The researchers indicated the study did not directly prove marijuana caused the risk for complications during or after surgery, but other data suggests it does. Marijuana can cause blood vessels to spasm, leading to heart attacks and strokes, both of which are more likely to occur in patients addicted to marijuana. Marijuana also suppresses the immune system, and marijuana-addicted patients were more likely to contract infections during and after surgery than non-marijuana-addicted patients.

The Scope of Marijuana Addiction and How to Tell if a Loved One Is Addicted

According to the Centers for Disease Control and Prevention [CDC], approximately three in ten people who use marijuana are addicted to it, meaning “they are unable to stop using marijuana even though it’s causing health and social problems in their lives.” That figure translates to about 16 million Americans. The CDC also highlighted that risk factors for becoming addicted to marijuana increase when people start using marijuana during youth or adolescence or when people of any age begin using marijuana more frequently.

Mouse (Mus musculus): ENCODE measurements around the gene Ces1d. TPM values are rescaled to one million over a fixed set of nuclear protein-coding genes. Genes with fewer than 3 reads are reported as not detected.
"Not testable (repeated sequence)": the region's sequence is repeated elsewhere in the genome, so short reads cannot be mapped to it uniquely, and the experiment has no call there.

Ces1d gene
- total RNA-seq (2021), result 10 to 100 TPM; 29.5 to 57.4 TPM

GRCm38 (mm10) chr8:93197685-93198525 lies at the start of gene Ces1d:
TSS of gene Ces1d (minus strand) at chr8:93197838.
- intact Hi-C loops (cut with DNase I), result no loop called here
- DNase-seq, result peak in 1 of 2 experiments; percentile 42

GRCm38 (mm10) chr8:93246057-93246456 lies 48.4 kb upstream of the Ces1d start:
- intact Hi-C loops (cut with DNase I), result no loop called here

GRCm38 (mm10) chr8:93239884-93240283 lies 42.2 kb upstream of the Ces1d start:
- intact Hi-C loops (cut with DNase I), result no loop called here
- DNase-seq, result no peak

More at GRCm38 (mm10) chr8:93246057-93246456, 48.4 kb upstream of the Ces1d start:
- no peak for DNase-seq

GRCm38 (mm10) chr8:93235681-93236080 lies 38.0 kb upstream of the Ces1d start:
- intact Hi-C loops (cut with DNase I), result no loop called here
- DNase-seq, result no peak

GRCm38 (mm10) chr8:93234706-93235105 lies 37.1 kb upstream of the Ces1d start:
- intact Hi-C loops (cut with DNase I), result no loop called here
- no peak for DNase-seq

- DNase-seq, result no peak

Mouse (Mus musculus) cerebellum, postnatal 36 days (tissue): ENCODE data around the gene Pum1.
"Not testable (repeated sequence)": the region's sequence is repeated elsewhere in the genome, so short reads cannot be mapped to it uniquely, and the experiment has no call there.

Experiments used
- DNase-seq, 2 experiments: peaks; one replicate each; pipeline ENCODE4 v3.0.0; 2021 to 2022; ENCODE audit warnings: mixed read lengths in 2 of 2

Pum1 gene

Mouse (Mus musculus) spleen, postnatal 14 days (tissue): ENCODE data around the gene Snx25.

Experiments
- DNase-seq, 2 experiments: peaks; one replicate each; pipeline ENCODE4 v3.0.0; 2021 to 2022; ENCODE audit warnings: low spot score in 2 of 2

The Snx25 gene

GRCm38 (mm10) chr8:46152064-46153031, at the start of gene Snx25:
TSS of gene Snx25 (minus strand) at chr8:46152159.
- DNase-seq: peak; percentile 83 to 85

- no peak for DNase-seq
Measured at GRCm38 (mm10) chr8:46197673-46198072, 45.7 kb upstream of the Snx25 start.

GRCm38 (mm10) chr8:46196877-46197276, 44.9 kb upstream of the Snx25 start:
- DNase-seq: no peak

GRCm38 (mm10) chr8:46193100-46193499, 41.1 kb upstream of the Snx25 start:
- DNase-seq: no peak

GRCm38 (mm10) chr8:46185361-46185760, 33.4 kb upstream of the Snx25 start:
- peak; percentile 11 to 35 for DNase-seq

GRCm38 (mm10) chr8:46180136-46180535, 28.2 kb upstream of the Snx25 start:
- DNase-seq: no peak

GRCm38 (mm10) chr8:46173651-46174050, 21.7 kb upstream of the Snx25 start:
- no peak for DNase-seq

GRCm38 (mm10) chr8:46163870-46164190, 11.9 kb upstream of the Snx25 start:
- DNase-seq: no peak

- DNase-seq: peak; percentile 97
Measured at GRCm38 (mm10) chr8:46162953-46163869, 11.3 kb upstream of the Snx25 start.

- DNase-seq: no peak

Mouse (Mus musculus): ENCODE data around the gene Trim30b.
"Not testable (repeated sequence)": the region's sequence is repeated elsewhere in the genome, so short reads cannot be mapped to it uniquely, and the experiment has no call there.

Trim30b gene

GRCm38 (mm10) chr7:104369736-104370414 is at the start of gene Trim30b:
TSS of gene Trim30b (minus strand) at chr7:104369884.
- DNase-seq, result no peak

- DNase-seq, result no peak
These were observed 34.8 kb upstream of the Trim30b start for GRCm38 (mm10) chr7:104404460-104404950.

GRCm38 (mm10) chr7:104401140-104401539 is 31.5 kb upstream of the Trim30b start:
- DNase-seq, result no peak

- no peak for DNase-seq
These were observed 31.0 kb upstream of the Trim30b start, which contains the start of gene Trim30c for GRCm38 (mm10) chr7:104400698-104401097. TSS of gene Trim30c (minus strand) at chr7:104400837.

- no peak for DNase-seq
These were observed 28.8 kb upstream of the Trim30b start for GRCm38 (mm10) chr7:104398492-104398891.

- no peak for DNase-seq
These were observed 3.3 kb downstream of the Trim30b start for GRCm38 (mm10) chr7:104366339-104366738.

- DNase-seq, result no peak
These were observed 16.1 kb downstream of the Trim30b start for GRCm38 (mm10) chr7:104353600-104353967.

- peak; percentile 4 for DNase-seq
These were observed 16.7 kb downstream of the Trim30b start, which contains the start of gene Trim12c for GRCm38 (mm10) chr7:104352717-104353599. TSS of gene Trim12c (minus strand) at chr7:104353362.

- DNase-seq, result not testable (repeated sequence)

Signs of marijuana addiction include:

  • Craving the drug
  • Using more marijuana than intended
  • Experiencing cravings when not using marijuana
  • Spending significant amounts of time using marijuana
  • Trying to quit using marijuana but being unable to do so
  • Needing to use more marijuana to experience the same effects from it
  • Using marijuana even when doing so causes problems at home, at work, or in school
  • Continuing to use marijuana despite physical and mental problems developing from it
  • Using marijuana in high-risk situations, such as while driving a car or operating heavy machinery
  • Forsaking important activities, passions, hobbies, and friend groups to make time for using marijuana
  • Continuing to use marijuana even though doing so causes social problems and relationship difficulties

People addicted to marijuana may also be at higher risk for other negative consequences like problems with attention, memory, and learning.

Known Short-Term and Long-Term Harm from Using Marijuana

Marijuana long-term effects